The exigent circumstances rule applies when the police do not create the exigency by engaging or threatening to engage in conduct that violates the Fourth Amendment.
A guy gets chased by the cops, suspected of selling drugs. He loses them in an apartment complex. The cops come up to one door in particular, and claim to smell burning marijuana. They announce their intent to enter, at which point they claim to hear what sounds like someone destroying evidence. The cops enter, where they see drugs in plain view and find more evidence of a crime after a later search.
They never found the drug dealer, btw.
Anyway, they arrest the guy in the apartment, who promptly files for suppression of the evidence as inadmissible, because it was obtained without a warrant. The circuit court denied the suppression, but the state supreme court reversed, and the Supremes reversed the state supreme court.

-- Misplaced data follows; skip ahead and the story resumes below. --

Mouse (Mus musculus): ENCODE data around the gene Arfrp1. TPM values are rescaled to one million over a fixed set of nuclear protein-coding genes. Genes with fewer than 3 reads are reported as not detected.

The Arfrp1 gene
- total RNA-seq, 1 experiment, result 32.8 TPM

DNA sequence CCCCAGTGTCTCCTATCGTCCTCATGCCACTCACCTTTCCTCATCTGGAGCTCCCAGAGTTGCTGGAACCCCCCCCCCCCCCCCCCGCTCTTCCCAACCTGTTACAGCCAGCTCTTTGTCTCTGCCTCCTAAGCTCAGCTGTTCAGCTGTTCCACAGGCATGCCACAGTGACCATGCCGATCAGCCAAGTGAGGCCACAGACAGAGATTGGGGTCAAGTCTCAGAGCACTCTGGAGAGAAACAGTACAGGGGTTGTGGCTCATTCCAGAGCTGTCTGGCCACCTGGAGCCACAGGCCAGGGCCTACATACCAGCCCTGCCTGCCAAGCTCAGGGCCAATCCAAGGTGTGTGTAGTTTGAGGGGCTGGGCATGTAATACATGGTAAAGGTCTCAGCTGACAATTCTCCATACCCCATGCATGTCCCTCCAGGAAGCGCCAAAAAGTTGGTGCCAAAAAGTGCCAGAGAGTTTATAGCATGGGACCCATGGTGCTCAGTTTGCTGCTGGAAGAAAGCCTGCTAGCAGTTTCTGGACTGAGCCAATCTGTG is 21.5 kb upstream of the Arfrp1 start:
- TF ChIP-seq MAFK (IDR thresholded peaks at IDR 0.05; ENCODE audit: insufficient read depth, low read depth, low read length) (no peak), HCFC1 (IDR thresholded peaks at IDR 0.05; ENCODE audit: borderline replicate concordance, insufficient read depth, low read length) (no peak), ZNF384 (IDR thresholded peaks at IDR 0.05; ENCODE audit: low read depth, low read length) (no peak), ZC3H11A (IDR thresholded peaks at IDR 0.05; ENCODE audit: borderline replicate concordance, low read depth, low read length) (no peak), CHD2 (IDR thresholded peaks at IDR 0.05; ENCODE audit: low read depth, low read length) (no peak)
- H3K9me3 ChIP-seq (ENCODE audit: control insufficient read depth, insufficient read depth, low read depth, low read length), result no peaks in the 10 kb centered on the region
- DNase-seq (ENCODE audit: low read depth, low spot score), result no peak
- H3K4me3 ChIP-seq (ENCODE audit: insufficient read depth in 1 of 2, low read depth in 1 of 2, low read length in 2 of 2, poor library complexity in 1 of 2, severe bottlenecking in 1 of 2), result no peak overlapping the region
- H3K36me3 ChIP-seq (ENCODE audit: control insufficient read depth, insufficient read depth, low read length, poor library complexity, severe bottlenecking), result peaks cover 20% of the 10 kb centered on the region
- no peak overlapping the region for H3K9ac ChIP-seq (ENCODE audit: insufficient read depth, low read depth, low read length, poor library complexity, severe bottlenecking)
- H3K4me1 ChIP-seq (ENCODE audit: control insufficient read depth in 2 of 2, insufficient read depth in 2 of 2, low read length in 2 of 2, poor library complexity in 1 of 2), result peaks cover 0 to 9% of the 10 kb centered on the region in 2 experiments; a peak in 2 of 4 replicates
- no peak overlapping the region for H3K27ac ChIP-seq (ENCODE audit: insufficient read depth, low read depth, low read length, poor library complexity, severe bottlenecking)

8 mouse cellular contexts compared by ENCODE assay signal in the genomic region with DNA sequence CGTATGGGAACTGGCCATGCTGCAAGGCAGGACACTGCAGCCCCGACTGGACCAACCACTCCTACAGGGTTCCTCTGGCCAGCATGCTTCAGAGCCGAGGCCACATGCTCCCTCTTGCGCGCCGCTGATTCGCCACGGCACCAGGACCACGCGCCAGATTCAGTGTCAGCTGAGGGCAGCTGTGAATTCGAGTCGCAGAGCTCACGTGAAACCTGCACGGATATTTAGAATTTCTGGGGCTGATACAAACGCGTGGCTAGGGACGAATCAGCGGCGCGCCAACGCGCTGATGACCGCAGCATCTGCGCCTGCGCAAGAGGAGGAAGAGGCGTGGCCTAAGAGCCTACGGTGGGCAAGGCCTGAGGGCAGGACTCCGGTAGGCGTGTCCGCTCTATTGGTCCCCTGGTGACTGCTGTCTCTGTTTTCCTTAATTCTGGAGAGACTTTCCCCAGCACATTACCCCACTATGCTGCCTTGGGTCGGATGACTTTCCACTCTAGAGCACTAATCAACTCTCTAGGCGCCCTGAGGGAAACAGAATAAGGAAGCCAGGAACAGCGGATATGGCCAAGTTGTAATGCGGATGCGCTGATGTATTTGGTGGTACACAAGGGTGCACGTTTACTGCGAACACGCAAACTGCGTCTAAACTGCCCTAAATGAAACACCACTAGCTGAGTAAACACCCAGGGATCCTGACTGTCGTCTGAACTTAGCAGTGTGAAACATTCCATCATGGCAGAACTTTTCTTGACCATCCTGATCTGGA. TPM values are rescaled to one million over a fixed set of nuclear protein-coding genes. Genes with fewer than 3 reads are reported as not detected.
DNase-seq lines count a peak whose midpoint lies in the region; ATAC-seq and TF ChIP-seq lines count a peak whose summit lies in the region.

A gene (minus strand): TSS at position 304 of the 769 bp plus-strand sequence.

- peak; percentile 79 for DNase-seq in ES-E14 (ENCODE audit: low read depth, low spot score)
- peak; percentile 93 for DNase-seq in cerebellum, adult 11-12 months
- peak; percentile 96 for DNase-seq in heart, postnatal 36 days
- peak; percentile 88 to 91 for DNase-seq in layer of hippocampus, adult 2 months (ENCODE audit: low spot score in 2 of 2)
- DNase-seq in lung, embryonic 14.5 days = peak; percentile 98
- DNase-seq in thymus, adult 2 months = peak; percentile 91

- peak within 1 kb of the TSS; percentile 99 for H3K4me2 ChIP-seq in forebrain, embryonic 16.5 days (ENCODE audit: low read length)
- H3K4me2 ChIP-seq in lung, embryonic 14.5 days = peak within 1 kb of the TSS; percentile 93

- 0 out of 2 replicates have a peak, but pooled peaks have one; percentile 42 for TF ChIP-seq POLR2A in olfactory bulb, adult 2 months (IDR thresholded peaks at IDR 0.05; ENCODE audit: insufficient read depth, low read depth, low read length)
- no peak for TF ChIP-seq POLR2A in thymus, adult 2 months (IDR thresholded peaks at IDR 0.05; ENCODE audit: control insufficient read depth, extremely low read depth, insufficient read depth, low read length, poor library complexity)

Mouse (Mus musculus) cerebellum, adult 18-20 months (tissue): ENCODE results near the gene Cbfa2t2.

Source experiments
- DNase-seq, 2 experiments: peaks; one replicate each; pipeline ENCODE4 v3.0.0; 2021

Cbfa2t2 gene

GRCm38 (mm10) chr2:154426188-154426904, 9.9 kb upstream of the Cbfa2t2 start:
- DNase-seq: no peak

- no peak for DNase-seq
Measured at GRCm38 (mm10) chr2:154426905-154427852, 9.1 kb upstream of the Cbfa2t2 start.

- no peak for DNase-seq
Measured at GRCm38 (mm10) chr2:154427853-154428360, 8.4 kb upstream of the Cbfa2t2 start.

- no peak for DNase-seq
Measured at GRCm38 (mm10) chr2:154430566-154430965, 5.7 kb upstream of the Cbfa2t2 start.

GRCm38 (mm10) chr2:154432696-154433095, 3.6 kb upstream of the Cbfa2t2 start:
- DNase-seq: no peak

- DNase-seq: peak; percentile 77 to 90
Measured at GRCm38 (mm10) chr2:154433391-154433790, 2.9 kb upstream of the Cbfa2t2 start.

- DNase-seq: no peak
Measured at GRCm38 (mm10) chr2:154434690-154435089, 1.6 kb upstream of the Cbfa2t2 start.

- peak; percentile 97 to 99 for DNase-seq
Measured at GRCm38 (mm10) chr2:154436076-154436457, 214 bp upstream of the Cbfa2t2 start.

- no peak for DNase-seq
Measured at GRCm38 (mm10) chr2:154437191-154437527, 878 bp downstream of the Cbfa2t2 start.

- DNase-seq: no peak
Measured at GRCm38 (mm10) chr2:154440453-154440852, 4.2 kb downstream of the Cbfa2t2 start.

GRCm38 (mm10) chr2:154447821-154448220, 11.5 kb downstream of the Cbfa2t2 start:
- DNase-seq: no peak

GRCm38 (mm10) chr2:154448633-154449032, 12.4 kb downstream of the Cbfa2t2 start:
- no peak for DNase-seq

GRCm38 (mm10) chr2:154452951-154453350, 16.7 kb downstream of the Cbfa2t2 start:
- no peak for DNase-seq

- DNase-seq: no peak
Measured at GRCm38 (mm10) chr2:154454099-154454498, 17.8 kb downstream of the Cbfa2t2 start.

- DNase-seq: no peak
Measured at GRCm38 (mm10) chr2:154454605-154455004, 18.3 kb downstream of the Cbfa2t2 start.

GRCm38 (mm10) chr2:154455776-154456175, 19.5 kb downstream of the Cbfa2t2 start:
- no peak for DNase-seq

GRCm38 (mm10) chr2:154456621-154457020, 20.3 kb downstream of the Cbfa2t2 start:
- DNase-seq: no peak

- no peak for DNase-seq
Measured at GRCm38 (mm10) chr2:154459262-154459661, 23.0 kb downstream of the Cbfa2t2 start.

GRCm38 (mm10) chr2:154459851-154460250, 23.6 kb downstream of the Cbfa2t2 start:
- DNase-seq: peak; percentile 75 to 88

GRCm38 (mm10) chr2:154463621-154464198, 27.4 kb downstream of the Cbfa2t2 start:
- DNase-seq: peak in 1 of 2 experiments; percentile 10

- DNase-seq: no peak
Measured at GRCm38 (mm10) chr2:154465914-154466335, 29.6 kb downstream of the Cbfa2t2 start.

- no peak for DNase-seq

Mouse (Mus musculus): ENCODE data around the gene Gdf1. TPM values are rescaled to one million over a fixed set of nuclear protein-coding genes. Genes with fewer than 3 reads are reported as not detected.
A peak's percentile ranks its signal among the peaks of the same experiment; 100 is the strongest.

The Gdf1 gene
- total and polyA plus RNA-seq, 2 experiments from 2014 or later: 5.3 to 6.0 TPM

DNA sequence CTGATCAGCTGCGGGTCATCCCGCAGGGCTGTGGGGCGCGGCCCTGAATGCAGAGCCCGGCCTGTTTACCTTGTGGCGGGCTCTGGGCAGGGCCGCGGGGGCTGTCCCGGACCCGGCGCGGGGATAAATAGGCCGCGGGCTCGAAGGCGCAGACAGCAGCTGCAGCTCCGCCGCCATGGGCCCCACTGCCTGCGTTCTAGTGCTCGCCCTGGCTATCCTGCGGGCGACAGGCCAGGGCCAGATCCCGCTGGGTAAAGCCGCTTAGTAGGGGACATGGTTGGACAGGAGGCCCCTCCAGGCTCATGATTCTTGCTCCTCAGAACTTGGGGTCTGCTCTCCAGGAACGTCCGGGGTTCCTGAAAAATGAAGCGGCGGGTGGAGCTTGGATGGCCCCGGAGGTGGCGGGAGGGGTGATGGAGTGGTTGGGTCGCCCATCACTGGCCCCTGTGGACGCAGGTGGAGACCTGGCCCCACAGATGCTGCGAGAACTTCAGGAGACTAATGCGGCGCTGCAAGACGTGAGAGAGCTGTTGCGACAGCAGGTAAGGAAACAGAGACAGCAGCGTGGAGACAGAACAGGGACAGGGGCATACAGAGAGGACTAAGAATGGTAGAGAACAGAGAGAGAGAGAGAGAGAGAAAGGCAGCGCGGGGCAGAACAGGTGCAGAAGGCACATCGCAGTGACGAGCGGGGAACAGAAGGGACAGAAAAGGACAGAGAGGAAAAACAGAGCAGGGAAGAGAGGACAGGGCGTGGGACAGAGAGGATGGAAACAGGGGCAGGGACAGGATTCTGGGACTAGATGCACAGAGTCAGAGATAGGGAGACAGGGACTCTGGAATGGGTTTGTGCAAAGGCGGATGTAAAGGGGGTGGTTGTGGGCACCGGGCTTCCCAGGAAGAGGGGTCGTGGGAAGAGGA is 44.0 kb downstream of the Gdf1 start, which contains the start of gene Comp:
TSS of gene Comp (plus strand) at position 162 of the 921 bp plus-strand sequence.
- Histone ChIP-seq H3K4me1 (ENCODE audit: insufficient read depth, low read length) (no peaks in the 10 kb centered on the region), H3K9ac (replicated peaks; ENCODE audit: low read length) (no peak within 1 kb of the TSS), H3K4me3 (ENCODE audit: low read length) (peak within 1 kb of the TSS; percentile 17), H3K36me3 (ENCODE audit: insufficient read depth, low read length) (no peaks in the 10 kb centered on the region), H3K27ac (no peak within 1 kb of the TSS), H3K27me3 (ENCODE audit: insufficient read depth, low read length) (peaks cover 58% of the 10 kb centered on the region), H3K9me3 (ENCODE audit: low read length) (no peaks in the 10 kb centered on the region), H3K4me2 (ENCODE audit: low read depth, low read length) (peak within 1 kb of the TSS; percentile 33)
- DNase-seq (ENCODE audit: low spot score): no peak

The federal Supreme Court has denied a man the rights he has always had, rights which have been recognized by the state since Magna Carta. They have created a situation where, without consulting an impartial judge, a police officer may (after the fact) claim to have sensed the destruction of presumed evidence behind a closed door. This means that an officer may act unchecked against any citizen acting peaceably within their own home as long as they later claim that they thought destruction of evidence was occurring when they knocked.
This puts the officer at tremendous risk when he decides to barge in without a warrant. A law abiding person could reasonably suspect they were undergoing a home invasion, draw his weapon and fire on the invaders, resulting in officers firing back and killing him – all because a policeman thought they heard evidence being destroyed, when it was only a toilet being flushed.
Ruth Bader Ginsburg was right on this one, and it is a shame she was the only one. In her dissent she wrote
The urgency [to go into the home] must exist, I would rule, when the police come on the scene, not subsequent to their arrival, prompted by their own conduct.
Chalk this up as another car attached to the long train of abuses and usurpations. I’ve updated the what’s left of the Constitution page accordingly.
The ruling was too broad. We are no longer free.